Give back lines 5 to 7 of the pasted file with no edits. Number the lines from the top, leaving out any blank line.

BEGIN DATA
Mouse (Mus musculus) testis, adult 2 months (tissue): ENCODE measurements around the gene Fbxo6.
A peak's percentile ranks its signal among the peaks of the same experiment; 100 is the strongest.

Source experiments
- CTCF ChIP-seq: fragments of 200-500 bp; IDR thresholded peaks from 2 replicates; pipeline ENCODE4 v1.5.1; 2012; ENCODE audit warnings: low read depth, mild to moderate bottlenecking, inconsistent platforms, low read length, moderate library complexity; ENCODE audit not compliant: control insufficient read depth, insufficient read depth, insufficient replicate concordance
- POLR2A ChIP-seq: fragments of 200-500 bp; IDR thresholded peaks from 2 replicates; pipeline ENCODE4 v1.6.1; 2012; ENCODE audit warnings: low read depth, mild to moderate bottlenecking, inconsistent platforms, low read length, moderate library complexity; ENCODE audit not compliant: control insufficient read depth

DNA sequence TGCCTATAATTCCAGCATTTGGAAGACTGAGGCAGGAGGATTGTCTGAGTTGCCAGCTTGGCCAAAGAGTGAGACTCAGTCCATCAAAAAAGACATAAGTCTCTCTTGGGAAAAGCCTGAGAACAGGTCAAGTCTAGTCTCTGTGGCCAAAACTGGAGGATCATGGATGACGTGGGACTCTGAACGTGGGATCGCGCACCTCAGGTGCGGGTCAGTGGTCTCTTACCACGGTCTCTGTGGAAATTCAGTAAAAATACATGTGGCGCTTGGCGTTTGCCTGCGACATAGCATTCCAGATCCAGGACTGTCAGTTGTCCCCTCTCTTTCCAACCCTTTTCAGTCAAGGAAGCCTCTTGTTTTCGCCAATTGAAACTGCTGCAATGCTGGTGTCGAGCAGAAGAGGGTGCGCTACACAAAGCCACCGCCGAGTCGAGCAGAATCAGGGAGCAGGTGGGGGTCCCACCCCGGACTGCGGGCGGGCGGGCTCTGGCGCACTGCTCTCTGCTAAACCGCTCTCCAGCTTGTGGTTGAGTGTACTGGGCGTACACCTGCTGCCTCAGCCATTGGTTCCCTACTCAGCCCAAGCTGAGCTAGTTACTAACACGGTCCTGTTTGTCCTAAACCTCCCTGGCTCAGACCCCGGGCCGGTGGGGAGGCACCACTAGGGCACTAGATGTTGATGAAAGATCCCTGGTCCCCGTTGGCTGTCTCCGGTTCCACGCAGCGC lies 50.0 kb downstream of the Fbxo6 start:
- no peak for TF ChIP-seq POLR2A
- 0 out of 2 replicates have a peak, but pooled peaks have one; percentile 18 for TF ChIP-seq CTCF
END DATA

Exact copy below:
- POLR2A ChIP-seq: fragments of 200-500 bp; IDR thresholded peaks from 2 replicates; pipeline ENCODE4 v1.6.1; 2012; ENCODE audit warnings: low read depth, mild to moderate bottlenecking, inconsistent platforms, low read length, moderate library complexity; ENCODE audit not compliant: control insufficient read depth

DNA sequence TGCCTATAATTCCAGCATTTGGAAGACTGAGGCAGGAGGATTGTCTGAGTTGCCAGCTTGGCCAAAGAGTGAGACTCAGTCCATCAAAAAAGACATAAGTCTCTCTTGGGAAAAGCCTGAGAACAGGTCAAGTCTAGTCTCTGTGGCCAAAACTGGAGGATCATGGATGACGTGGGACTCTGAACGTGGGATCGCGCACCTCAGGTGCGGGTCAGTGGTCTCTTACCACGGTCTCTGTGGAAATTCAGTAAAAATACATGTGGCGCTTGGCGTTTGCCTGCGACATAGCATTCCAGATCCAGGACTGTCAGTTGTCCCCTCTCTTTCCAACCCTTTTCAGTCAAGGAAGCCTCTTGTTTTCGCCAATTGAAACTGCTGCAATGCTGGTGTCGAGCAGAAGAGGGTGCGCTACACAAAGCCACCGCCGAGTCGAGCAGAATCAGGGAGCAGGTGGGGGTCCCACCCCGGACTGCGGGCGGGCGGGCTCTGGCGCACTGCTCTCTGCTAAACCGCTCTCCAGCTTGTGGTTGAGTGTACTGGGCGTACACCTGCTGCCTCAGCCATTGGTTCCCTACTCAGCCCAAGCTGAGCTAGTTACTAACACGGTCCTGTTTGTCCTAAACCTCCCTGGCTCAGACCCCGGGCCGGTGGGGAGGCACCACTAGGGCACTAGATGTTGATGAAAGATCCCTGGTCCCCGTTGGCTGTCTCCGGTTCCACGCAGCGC lies 50.0 kb downstream of the Fbxo6 start:
- no peak for TF ChIP-seq POLR2A